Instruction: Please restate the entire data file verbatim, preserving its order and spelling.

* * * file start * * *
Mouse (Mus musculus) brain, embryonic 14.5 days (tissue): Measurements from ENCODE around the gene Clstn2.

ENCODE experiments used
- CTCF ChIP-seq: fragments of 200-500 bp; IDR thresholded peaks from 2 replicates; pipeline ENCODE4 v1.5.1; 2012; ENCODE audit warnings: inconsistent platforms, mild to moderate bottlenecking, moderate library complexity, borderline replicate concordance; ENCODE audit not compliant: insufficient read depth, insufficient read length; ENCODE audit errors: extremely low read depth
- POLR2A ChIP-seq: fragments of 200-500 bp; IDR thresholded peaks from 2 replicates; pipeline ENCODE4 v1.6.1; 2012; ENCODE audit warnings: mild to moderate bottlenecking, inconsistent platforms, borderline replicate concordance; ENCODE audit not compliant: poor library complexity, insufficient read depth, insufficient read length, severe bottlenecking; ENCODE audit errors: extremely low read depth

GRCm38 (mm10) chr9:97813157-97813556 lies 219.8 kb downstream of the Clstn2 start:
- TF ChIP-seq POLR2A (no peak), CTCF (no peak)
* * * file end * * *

Mouse (Mus musculus) brain, embryonic 14.5 days (tissue): Measurements from ENCODE around the gene Clstn2.

ENCODE experiments used
- CTCF ChIP-seq: fragments of 200-500 bp; IDR thresholded peaks from 2 replicates; pipeline ENCODE4 v1.5.1; 2012; ENCODE audit warnings: inconsistent platforms, mild to moderate bottlenecking, moderate library complexity, borderline replicate concordance; ENCODE audit not compliant: insufficient read depth, insufficient read length; ENCODE audit errors: extremely low read depth
- POLR2A ChIP-seq: fragments of 200-500 bp; IDR thresholded peaks from 2 replicates; pipeline ENCODE4 v1.6.1; 2012; ENCODE audit warnings: mild to moderate bottlenecking, inconsistent platforms, borderline replicate concordance; ENCODE audit not compliant: poor library complexity, insufficient read depth, insufficient read length, severe bottlenecking; ENCODE audit errors: extremely low read depth

GRCm38 (mm10) chr9:97813157-97813556 lies 219.8 kb downstream of the Clstn2 start:
- TF ChIP-seq POLR2A (no peak), CTCF (no peak)